Dé Domhnaigh, Bealtaine 24, 2009

Tales From North Platte

There have been sporadic studies and news articles about the difficulties of being a first-generation university grad. Let me boil it down for you. My two best friends are currently living abroad. My mother has never ridden the subway. Neither has my sister or most of my cousins.

"Living in this town is like being in high school forever."

So saith Brian Keith, first cousin via our common maternal grandparents, Ivan and Shirley Beran, still alive and dying. It was far and away the wisest thing I've ever heard the boy say, and possibly the smartest thing he's ever done, unless one counts the times he resisted the urge to quit some especially unpleasant construction job for a day or two for the sake of feeding his children. It was the sort of line that puts a writer to shame. How many hours have I spent typing how many characters to describe how and why the rural life is bad for you? And all it is is a spontaneous line spoken by a high school dropout.

But who am I to question Brian's judgement? I'm emotionally closer to him than any other releative save the folks; and biology gives him an advantage over Dan for the title of surrogate brother. More to the point I am coming down from cocaine and am fresh home from a two-man three-way with a forty-year old single mother who has miraculously kept her beauty dispite her habits. What can I say? There is a brief moment in late spring when the Great Plains is the most gorgeous place in the world, and the poison of North Platte and every place like it becomes strangely alluring. And I have always known how to play this place. The game is very simple. Joshua D. Beran is North Platte and Madonna/Whore. Take that away and all you have is some mindless imp fellating Ernie Chambers.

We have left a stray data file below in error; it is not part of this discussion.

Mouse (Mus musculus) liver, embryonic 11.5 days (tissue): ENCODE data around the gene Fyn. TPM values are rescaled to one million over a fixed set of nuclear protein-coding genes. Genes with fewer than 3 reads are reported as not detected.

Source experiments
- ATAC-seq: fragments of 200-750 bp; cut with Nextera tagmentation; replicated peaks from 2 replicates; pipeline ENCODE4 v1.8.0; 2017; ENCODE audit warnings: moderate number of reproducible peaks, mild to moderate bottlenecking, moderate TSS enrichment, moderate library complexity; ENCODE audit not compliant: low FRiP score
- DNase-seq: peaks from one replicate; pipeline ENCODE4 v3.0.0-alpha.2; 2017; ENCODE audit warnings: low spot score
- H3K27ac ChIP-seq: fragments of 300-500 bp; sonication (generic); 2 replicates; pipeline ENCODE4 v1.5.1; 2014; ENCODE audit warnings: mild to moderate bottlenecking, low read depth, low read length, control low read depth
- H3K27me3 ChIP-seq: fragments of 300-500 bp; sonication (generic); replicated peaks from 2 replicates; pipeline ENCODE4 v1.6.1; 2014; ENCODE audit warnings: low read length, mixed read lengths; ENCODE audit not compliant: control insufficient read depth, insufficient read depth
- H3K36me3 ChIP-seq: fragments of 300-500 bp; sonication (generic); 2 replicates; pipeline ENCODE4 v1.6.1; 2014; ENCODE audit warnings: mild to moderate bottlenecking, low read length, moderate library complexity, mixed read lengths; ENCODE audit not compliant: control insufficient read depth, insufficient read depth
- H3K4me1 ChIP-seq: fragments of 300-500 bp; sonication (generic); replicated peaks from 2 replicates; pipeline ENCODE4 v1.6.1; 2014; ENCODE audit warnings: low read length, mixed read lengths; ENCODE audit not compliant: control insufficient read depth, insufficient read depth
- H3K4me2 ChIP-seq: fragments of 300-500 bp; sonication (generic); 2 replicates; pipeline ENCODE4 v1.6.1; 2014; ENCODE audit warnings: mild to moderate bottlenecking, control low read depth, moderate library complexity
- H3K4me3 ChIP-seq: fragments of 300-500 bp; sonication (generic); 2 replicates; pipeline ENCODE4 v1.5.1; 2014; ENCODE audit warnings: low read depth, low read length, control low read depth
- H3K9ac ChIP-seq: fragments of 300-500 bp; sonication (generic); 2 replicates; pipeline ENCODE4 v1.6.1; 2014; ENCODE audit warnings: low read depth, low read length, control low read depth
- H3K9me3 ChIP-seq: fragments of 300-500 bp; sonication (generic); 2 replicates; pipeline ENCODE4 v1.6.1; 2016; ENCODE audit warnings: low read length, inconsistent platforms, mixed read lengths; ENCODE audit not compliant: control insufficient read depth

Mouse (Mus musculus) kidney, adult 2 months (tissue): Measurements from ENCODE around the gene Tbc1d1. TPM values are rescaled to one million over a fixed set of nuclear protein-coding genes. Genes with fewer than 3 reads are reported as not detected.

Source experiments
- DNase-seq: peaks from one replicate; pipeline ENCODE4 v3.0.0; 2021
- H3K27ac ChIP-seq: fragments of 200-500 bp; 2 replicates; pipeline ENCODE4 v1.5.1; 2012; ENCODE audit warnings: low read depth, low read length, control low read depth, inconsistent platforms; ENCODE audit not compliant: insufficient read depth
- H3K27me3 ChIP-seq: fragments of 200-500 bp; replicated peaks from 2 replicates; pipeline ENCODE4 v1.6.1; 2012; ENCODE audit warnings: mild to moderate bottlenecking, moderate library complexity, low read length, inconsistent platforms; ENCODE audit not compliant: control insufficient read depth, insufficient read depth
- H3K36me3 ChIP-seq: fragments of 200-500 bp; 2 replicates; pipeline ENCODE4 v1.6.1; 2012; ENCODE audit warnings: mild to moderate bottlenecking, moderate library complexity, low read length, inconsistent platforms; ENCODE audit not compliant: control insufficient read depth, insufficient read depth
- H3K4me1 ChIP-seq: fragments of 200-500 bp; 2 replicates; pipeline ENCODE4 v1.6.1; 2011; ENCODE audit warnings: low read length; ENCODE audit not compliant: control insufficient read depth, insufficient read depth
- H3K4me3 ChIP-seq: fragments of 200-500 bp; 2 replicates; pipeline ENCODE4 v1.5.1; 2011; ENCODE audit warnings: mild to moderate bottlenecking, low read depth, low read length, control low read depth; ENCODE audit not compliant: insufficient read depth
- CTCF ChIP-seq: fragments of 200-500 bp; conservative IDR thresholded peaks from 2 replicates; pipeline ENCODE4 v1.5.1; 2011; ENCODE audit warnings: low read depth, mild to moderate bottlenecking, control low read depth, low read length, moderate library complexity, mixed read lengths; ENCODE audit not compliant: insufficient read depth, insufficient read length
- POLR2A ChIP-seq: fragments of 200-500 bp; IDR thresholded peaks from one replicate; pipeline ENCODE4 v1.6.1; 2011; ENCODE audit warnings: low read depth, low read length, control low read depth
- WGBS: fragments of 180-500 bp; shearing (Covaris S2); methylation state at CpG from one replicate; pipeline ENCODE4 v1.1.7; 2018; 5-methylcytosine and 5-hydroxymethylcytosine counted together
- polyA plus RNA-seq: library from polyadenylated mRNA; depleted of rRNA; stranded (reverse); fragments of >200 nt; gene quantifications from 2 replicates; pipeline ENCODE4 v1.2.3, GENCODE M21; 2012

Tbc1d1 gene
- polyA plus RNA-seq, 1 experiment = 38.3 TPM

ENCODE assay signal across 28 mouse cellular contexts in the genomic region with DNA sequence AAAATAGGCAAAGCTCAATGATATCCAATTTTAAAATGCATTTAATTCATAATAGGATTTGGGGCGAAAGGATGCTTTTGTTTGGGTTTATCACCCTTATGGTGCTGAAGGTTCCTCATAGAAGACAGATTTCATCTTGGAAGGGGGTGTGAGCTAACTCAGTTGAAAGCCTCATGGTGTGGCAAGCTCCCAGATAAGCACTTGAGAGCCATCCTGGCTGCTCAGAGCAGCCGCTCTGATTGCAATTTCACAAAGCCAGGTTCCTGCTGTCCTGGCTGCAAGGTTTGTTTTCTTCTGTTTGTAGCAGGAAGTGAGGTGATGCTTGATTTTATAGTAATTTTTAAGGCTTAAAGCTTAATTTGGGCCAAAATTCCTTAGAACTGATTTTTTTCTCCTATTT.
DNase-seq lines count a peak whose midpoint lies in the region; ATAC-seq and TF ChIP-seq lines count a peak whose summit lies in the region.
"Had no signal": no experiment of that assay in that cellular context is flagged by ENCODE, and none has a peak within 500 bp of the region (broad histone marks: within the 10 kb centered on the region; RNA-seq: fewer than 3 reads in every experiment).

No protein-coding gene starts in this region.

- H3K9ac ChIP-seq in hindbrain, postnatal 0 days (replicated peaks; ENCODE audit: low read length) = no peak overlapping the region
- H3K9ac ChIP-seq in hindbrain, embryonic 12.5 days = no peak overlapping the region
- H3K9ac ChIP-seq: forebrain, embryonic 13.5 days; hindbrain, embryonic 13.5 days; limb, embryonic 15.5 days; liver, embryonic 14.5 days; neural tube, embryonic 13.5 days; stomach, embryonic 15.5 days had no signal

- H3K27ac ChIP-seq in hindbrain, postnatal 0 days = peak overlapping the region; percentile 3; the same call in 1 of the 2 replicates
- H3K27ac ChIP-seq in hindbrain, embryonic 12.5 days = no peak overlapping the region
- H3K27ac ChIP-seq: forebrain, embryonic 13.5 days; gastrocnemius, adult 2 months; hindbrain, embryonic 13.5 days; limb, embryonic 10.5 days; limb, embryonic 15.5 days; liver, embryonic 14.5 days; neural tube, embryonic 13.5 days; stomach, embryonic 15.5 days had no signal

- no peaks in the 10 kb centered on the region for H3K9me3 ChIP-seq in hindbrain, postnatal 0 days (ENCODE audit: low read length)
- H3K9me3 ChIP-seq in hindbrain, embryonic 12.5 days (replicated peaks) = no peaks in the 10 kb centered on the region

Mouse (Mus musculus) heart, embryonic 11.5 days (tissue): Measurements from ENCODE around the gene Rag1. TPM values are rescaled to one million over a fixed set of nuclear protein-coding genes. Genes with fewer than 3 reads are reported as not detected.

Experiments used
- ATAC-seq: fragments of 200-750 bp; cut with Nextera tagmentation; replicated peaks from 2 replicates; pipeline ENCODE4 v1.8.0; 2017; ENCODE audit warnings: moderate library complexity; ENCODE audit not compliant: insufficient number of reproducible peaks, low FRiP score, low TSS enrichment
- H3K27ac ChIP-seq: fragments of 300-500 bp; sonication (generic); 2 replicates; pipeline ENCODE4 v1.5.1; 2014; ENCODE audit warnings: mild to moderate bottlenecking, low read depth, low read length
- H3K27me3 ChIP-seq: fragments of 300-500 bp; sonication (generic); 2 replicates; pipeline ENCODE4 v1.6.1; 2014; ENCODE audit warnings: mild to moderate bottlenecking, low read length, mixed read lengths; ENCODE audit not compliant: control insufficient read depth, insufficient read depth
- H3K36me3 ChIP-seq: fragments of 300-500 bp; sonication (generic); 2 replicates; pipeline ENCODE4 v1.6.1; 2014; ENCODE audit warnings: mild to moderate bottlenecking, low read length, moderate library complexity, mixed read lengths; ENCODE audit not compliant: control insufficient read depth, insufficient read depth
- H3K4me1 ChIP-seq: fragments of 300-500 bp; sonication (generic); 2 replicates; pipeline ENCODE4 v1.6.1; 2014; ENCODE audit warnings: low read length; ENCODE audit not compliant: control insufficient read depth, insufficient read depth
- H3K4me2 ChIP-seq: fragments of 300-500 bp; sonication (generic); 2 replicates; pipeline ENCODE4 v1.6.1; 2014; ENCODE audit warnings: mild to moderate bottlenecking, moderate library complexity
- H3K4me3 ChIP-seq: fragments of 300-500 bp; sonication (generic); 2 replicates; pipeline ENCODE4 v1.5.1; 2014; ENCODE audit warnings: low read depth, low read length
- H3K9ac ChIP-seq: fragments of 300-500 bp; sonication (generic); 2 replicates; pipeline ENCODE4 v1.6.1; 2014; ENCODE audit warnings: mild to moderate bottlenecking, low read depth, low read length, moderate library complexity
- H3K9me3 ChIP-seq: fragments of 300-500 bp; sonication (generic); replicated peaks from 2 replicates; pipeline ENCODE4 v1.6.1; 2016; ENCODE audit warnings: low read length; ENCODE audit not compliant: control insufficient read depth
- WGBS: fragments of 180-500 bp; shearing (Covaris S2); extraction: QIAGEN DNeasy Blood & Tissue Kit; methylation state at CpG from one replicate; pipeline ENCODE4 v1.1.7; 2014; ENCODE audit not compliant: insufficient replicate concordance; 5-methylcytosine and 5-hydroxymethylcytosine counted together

My mother is about three inches shorter than me; lacks mustache and goatee, breasts noticibly more protrusive through her shirt than mine. Hair color exactly the same, parted through the middle. We went to work on my ailing grandparents yard both dressed in olive green Nebraska-logo shirts and black sweatpants. Some fellow at a gas station we stopped at on the way said I looked just like her. This was both unnessesary and unwanted. I had already noticed and was already writhing in primal disgust. I was wearing proper work shoes while she was wearing those God damned Crocs of hers. That makes all the difference in the world.

An older friend of Mom's from the VFW auxillery told us that her husbands lung cancer had spread to his brain. My mom asked if there was anything our family could do and the matron said that she couldn't thin of anything. Mom is fifty two and smokes a pack-and-a-half a day. Grandpa takes too much radiation therapy to handle sunlight anymore. I will ride the subway in their name. They will be blurbs in my biography forever, or else I will be a blurb in my childrens, or else they will be a blurb.

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